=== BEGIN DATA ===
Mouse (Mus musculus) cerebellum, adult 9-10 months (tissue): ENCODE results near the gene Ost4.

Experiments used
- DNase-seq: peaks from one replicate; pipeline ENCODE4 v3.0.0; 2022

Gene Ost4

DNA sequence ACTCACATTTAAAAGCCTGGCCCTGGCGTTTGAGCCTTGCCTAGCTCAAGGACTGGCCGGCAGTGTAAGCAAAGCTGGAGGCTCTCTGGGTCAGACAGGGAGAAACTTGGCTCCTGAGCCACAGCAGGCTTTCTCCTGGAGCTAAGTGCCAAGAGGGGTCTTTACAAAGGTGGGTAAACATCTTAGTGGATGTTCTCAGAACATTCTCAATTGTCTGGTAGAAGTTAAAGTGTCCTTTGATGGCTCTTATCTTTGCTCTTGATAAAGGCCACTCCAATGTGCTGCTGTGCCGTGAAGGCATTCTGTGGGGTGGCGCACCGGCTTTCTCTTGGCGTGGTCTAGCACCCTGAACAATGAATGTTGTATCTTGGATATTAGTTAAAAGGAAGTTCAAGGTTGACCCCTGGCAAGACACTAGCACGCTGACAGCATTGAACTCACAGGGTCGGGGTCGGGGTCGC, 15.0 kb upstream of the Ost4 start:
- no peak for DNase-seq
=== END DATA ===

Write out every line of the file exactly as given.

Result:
Mouse (Mus musculus) cerebellum, adult 9-10 months (tissue): ENCODE results near the gene Ost4.

Experiments used
- DNase-seq: peaks from one replicate; pipeline ENCODE4 v3.0.0; 2022

Gene Ost4

DNA sequence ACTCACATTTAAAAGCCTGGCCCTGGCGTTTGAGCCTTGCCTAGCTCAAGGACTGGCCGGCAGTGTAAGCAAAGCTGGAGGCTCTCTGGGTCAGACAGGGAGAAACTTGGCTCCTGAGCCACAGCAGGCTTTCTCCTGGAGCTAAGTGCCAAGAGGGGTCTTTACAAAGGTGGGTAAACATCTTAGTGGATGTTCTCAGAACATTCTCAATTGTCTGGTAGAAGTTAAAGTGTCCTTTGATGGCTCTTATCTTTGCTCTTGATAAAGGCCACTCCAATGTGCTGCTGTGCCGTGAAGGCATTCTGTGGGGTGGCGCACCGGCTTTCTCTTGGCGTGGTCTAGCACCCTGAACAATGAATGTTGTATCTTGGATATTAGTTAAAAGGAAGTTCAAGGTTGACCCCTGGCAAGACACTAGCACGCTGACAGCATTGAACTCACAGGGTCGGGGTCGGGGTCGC, 15.0 kb upstream of the Ost4 start:
- no peak for DNase-seq